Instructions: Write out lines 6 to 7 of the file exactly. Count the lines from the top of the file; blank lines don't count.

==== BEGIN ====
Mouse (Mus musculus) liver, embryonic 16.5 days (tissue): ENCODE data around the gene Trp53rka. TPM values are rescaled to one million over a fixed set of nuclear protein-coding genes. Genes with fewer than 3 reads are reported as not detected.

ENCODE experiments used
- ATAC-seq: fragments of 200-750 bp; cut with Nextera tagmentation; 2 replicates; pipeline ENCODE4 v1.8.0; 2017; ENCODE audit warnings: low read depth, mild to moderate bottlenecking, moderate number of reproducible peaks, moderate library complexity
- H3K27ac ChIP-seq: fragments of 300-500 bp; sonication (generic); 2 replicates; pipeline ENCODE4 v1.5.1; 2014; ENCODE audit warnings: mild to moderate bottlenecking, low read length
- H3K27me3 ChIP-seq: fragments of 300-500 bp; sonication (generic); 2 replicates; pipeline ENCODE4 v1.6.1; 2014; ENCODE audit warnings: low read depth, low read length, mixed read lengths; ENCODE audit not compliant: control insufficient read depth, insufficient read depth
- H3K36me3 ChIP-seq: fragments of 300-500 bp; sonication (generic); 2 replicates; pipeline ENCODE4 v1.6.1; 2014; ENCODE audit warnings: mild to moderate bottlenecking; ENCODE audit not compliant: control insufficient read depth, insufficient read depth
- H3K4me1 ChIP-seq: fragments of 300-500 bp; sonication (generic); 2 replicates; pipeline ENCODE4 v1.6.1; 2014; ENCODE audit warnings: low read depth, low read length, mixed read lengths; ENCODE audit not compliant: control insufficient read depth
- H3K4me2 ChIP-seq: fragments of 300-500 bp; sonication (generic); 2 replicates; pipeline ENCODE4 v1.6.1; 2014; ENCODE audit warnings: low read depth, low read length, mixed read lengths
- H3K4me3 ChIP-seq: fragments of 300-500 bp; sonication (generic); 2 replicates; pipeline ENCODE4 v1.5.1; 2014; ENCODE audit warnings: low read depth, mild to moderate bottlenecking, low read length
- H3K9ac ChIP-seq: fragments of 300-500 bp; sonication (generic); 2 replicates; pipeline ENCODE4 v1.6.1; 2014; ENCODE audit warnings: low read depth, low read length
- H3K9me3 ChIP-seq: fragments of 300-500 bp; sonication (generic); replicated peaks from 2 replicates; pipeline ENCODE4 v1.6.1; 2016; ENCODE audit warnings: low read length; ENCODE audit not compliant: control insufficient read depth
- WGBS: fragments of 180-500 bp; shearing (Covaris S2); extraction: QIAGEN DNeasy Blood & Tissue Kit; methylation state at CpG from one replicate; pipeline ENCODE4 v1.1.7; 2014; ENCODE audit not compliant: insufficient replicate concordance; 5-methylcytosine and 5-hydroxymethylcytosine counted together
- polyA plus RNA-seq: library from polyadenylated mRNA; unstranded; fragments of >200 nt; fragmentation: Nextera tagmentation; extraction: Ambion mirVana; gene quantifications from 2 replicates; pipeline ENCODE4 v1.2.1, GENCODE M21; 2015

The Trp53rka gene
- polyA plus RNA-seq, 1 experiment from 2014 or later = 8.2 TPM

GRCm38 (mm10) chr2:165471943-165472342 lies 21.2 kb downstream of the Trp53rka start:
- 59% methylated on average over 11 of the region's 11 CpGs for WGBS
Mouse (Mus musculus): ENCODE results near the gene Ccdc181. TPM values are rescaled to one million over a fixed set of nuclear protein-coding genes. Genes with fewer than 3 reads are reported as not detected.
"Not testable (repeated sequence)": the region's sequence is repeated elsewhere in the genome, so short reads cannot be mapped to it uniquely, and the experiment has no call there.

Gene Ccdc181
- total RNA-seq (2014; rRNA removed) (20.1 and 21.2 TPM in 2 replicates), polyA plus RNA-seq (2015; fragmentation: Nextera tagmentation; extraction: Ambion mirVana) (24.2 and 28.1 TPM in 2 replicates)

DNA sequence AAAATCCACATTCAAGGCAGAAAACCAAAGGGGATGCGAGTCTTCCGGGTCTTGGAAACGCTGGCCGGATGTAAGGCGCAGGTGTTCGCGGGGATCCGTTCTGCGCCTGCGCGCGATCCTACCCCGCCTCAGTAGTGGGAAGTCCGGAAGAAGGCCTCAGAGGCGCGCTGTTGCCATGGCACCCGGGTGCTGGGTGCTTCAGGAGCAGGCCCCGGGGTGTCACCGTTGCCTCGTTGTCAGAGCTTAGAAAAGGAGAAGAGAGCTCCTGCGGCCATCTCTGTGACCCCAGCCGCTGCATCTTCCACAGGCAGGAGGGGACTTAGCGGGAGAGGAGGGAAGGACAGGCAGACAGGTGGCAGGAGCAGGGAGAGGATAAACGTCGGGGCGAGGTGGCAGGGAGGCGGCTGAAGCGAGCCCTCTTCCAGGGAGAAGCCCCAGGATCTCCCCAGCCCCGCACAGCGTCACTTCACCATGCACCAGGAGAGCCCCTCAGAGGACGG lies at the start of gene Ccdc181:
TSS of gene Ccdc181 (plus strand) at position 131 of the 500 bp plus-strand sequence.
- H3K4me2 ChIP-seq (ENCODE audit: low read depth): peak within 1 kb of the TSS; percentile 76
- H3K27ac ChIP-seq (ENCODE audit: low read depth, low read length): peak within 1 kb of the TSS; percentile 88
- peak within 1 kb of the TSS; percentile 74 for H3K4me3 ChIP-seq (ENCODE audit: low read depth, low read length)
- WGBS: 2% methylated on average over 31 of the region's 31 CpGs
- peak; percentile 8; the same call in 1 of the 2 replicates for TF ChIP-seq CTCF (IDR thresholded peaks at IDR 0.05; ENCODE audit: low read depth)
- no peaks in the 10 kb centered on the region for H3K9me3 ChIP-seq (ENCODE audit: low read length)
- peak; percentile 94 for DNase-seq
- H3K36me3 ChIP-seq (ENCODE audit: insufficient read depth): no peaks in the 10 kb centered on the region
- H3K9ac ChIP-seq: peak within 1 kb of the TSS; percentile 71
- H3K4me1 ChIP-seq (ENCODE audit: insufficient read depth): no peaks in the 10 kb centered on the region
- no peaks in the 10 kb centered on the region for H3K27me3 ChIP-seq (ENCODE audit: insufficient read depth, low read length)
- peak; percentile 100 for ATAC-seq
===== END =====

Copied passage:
- H3K36me3 ChIP-seq: fragments of 300-500 bp; sonication (generic); 2 replicates; pipeline ENCODE4 v1.6.1; 2014; ENCODE audit warnings: mild to moderate bottlenecking; ENCODE audit not compliant: control insufficient read depth, insufficient read depth
- H3K4me1 ChIP-seq: fragments of 300-500 bp; sonication (generic); 2 replicates; pipeline ENCODE4 v1.6.1; 2014; ENCODE audit warnings: low read depth, low read length, mixed read lengths; ENCODE audit not compliant: control insufficient read depth